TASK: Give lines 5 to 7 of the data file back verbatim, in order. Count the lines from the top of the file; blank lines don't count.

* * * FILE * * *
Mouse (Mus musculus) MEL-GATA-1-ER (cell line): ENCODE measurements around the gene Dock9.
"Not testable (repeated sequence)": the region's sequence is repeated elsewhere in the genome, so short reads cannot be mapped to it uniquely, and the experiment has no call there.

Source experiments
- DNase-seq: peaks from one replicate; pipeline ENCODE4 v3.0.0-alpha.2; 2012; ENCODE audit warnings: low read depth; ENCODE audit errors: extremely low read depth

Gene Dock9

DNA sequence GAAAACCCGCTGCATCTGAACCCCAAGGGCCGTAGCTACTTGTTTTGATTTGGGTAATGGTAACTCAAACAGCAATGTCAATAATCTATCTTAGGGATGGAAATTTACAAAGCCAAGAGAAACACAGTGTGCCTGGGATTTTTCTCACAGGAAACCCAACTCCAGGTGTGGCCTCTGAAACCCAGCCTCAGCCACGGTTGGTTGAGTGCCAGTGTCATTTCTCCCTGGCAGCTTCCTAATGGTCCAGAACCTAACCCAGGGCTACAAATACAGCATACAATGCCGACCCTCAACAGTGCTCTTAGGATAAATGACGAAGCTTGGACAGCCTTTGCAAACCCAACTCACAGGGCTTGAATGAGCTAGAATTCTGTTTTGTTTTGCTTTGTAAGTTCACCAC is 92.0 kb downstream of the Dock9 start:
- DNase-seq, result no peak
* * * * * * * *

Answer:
Gene Dock9

DNA sequence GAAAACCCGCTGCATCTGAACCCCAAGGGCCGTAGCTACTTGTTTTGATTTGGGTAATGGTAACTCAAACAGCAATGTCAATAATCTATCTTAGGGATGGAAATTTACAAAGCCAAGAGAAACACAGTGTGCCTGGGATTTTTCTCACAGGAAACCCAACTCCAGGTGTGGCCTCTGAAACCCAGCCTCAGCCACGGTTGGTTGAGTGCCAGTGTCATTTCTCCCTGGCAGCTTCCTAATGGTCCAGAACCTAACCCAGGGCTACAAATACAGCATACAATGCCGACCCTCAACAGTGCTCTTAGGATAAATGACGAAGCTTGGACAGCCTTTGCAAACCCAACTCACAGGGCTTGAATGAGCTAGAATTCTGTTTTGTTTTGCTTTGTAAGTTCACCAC is 92.0 kb downstream of the Dock9 start:
- DNase-seq, result no peak